Hot climates more likely to spawn violent behavior, theory suggests

Keeping cool when temperatures rise

By Kevin Byrne for AccuWeather

A team of researchers recently published a study that proposes a new model on how violent human behavior may be impacted by a warmer climate.

The paper, published in the journal, "Behavioral and Brain Sciences" by faculty at The Ohio State University and Vrije Universiteit in Amsterdam, introduced a model of Climate, Aggression and Self-control in Humans (CLASH) that seeks to understand "differences within and between countries in aggression and violence in terms of differences in climate."

"We believe our model can help explain the impact of climate on rates of violence in different parts of the world," Paul van Lange, lead author of the study, said in a statement through Ohio State.

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The model suggests people who live closer to the equator, where the weather is warmer and there is less temperature variability, have more of a focus on the present, according to Brad Bushman, a co-author of the study and professor of communication and psychology at Ohio State.

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"I think the really cool thing about this study is it links climate to self control," Bushman told AccuWeather. "And we know that self control is one of the best predictors of aggressive and violent behavior.

"When you become angry, you have to control your anger, you have to control your aggressive impulses and it's harder to do that when it's hot," he said. "And we argue that it's also harder to do that when you live near the equator and the temperatures are not only really hot, but also there's low variability."

The group says that lower temperatures and large seasonal variations in climate make people adopt a slower life-history strategy, which means they can focus more on the future and maintain a stronger focus on self control.

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In comparison, people who live in warmer locales, like closer to the equator, have a faster life strategy where they are more impulsive and focus more on the present rather than the future.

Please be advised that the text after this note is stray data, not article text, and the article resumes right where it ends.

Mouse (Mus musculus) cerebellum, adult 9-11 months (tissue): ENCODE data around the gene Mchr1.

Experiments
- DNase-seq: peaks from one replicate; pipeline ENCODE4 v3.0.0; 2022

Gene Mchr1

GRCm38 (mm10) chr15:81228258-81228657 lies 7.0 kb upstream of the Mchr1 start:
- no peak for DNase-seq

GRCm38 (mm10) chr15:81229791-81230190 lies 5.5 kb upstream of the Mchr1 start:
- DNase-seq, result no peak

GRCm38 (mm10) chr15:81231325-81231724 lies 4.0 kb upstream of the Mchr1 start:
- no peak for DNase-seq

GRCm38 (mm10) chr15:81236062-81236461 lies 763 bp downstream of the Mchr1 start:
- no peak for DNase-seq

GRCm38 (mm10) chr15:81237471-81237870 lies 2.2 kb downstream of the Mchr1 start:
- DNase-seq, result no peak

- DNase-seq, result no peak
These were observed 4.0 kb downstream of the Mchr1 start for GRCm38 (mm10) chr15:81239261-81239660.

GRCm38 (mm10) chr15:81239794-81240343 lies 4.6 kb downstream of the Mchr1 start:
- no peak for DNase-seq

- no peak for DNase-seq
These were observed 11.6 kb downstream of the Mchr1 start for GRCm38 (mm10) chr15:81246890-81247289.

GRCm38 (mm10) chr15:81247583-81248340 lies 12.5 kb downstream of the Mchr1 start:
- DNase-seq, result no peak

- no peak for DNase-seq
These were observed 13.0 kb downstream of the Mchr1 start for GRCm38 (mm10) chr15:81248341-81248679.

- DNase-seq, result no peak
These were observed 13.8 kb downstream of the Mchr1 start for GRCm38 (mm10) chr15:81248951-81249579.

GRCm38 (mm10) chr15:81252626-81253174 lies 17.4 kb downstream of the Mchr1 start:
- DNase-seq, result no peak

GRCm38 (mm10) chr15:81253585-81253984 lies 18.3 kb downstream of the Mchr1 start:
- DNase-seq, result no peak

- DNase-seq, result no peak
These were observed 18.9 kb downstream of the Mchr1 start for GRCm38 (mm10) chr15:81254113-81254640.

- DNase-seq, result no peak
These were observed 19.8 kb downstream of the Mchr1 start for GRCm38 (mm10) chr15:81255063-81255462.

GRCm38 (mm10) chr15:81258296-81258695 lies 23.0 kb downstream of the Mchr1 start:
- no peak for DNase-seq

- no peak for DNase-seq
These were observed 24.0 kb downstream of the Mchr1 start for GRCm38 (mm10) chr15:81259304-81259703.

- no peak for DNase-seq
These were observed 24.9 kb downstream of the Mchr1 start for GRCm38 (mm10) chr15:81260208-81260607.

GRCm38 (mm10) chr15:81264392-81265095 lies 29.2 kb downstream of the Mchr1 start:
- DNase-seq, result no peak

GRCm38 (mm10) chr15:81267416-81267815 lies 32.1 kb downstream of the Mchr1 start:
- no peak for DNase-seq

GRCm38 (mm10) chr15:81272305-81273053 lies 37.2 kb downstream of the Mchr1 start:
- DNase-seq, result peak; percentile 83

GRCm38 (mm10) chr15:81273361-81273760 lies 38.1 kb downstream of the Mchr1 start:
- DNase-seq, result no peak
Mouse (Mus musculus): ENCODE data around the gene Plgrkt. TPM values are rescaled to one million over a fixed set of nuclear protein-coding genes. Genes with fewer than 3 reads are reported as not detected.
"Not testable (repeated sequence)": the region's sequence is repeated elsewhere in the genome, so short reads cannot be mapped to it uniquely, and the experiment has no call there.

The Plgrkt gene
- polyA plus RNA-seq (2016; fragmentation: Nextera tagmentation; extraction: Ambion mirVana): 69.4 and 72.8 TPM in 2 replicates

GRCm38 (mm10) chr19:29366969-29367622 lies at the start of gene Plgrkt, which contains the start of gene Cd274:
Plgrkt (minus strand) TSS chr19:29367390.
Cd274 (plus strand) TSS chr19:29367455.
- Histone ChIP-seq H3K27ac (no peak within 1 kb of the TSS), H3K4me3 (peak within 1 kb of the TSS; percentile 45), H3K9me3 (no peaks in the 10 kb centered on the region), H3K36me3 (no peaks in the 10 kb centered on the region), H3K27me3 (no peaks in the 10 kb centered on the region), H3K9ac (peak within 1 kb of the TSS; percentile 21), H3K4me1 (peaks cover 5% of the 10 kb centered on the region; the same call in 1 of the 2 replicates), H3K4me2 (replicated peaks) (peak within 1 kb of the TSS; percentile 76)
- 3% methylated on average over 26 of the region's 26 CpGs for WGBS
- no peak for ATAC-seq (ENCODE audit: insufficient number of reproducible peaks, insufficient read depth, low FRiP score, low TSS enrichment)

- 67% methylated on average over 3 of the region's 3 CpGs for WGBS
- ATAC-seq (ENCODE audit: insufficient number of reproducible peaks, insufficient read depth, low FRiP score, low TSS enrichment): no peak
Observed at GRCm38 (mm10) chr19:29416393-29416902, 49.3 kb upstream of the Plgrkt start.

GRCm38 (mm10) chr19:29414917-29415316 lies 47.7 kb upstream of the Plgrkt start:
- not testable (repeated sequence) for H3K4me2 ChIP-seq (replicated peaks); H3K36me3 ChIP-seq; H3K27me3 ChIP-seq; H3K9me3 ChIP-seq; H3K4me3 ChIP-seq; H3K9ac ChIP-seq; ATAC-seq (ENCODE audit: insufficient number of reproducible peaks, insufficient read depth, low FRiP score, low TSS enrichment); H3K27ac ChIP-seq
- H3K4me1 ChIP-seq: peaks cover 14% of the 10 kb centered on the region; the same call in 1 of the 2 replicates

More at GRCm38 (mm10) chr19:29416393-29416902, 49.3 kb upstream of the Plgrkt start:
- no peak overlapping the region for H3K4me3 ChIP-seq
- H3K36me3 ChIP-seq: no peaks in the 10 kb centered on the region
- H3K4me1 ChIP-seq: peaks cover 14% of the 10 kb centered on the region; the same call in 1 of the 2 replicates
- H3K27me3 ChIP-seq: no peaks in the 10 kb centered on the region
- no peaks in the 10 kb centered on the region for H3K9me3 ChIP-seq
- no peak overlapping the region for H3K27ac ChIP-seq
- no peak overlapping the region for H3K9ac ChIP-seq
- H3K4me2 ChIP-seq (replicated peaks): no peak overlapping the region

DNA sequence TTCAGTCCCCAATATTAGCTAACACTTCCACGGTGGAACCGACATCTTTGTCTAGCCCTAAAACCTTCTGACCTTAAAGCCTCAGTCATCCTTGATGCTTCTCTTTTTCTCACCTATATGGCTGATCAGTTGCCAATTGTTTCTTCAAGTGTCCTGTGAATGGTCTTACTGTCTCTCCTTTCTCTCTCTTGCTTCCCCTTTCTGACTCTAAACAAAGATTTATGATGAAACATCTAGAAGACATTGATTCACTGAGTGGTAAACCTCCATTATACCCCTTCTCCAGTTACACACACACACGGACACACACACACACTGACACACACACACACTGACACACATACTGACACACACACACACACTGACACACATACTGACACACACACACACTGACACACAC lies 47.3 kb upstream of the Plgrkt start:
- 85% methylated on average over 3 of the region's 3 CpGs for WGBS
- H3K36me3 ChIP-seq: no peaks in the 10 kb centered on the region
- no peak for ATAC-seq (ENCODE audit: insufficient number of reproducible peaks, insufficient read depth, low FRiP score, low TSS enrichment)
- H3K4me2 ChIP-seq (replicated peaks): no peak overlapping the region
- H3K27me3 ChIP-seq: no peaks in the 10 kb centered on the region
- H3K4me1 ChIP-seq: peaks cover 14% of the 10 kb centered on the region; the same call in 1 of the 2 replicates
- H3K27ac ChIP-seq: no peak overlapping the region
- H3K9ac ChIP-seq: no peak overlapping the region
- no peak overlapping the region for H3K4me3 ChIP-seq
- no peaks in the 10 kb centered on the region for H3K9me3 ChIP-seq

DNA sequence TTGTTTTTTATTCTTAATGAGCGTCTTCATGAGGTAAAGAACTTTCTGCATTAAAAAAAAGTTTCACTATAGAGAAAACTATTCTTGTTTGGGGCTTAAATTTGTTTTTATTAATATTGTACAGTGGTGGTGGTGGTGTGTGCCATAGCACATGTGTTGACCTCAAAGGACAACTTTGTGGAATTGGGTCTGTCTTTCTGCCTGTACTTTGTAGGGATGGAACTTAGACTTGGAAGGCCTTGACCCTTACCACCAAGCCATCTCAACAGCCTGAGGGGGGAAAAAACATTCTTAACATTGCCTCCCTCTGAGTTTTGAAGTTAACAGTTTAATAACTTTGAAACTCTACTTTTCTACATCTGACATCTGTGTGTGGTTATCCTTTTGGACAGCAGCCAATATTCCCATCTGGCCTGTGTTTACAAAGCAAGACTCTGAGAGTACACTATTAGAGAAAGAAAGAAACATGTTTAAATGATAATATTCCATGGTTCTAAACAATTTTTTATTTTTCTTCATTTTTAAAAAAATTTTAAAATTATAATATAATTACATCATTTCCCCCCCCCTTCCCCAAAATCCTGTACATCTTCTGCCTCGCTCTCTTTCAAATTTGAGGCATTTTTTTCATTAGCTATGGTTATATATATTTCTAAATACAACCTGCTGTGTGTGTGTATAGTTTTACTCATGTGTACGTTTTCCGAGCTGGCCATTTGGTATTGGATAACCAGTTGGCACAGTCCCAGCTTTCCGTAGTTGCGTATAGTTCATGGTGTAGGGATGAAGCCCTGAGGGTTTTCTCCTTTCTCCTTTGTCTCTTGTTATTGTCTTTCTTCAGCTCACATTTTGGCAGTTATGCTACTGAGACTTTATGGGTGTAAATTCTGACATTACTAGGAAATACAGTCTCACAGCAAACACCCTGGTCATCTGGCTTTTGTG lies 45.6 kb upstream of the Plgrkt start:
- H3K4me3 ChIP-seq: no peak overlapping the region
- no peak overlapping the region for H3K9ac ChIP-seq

For instance, farmers who plant crops where the weather is hot year-round do not have to worry about preparing to harvest for harsh winters.

"Strong seasonal variation in temperature affects culture in powerful ways. Planning in agriculture, hoarding or simply preparing for cold winters shapes the culture in many ways, often with people not even noticing it, but it does shape how much a culture values time and self-control," van Lange said.

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There have been numerous prior studies about temperature and its relation to aggressive human behavior, but what's different about the CLASH model, the group says, is that it can account for other factors besides temperature.

Bushman previously helped to develop the General Aggression Model, which suggests that uncomfortably hot weather can make people more aggressive. However, he has said that it doesn't explain extreme acts such as murder.

Other research like the Routine Activity Theory has shown that when people spend more time outdoors in warmer weather, more opportunities for conflicts arise. Yet, when people are outdoors in both 75 F and 95 F temperatures, it doesn't make clear why there is more violence when the temperature is around 95, according to the Ohio State press release.

Testing the model will become the latest test for van Lange and his team. The researchers have cited the need for future studies to determine if CLASH will be proven correct.

"How people approach life is a part of culture and culture is strongly affected by climate," van Lange said. "Climate doesn't make a person, but it is one part of what influences each of us. We believe it shapes the culture in important ways."

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